If there’s one thing that Parisian designers Ill-Studio know better than anything else it’s 90s pop culture. The pair seem to base their entire practice around FILA leisurewear, contemporary cartoons, any number of pairs of AirMax and that horrendous DVD logo that haunted us through the early years of films on disc.
The impact of these objects and culture is observable in their day-to-day output, but get them together for a gallery show and the exhibits reek of 90s kitsch, combining industrial materials, gaudy iridescent patterns and imagery created from digitally manipulated photographs that have their tongues firmly in cheeks. And that’s exactly what’s on offer at Fetishistic Scopophilia, the studio’s latest show; a carefully curated archive of tawdry objects that we can all derive a guilty kind of pleasure from observing.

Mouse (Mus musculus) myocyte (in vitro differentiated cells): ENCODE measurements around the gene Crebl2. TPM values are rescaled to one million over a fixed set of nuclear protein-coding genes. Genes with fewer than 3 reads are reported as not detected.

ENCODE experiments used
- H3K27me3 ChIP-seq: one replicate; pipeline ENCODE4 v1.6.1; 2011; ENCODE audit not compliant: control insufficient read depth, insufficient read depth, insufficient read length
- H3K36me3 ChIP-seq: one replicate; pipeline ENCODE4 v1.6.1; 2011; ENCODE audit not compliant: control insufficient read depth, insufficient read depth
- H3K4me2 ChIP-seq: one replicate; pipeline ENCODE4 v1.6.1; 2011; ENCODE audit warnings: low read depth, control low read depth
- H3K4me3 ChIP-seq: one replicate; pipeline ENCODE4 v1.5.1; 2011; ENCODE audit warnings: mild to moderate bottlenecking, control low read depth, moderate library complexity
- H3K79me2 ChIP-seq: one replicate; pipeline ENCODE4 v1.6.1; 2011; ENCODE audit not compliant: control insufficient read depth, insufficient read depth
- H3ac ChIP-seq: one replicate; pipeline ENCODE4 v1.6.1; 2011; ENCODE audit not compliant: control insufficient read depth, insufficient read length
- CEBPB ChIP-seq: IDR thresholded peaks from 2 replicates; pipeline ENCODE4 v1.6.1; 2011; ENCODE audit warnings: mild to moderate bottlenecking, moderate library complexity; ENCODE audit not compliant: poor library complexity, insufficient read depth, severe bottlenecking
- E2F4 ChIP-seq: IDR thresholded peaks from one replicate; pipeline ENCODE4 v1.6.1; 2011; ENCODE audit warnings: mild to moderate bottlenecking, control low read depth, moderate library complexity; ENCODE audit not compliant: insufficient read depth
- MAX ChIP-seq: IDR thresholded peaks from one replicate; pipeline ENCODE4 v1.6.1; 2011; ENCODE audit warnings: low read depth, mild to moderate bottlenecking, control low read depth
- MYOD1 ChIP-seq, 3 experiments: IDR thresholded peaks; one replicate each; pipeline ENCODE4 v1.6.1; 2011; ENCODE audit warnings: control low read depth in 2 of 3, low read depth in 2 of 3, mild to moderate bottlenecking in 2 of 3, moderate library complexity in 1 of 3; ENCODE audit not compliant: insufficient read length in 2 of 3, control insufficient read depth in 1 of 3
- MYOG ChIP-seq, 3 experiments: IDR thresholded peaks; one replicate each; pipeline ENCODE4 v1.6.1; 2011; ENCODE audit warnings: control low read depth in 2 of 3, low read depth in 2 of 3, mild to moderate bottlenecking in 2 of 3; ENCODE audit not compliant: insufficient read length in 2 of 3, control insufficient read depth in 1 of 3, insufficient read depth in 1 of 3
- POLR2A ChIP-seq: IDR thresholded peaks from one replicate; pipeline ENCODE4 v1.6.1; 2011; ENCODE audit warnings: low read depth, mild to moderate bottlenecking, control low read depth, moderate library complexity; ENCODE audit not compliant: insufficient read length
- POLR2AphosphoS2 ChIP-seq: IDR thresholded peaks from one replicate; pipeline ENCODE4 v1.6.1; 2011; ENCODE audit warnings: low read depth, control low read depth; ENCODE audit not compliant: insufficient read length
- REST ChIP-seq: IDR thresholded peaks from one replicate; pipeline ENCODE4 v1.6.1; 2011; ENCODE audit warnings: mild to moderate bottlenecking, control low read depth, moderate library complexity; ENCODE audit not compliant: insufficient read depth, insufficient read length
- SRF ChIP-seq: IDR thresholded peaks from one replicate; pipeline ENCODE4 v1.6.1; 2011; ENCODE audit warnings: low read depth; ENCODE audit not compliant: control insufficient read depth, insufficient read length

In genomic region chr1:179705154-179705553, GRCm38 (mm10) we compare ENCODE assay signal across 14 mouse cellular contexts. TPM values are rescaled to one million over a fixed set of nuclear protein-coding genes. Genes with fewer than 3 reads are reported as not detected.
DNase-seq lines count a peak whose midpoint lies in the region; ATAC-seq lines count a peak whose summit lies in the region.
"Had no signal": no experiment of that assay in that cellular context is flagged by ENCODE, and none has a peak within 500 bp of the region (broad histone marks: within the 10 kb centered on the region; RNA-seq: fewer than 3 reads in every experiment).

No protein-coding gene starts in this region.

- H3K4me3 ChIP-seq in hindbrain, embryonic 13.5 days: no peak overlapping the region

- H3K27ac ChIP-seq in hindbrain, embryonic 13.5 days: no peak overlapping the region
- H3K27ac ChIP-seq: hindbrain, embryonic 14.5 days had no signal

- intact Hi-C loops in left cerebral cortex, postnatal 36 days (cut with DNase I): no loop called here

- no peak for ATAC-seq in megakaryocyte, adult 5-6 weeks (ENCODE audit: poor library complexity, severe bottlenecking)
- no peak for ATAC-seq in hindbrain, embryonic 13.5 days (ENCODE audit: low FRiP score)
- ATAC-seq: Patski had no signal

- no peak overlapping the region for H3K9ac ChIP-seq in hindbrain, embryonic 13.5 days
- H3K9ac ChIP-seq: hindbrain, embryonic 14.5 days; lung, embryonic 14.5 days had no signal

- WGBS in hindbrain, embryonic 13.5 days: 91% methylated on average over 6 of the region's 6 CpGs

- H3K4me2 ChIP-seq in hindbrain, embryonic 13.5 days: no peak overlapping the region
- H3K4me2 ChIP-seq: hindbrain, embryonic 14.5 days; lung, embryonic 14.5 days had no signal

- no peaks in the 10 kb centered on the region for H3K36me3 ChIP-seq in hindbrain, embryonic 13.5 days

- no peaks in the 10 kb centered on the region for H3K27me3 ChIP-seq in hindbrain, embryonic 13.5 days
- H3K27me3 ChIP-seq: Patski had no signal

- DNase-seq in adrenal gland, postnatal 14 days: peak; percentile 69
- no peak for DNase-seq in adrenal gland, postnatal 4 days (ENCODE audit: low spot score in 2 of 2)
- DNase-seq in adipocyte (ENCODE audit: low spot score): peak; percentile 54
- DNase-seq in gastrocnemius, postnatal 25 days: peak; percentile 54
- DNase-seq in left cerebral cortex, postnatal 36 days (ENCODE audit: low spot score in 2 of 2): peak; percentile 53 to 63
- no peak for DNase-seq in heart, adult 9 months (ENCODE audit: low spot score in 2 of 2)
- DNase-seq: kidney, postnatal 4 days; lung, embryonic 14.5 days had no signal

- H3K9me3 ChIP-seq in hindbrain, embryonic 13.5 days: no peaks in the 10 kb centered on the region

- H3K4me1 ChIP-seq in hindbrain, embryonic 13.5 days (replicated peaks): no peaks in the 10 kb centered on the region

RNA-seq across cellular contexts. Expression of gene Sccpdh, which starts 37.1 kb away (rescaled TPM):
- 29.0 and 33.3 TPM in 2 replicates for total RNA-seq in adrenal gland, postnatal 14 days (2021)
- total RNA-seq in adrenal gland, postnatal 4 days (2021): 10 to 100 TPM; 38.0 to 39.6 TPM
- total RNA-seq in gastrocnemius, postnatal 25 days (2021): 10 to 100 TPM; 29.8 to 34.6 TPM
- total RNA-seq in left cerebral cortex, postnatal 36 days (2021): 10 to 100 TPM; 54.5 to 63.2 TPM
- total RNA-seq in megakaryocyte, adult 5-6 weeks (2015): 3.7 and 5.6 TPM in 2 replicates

Fetishistic Scopophilia runs until March 14 at 12Mail, Paris.
- Curator Shonagh Marshall takes us through the highlights from Hair by Sam McKnight
- Yeji Yun’s imaginative zine combines frozen lands, whales and cocktails
- Zhang Kechun encapsulates the oblivion of China's mysterious Yellow River
- Artist Anna Valdez brings her eye for detail to digital painting
- Bold in its broadness, the work of Dave Singley
- Córdova Canillas seek inspiration between nostalgia and obsolescence for C de C annual
- Reasons Not To Do Graphic Design by Yotam Hadar
- Nostalgia in branding: top design studios analyse the NatWest and Co-op retrobrands
- Google and Monotype launch Noto, an open-source typeface family for all the world’s languages
- The only way is ethics: what are the moral obligations of a graphic designer?
- Rachel Levit illustrates contemporary relationships in new book
- Creative agency INT Works relaunches as Anyways, with a playful graphic identity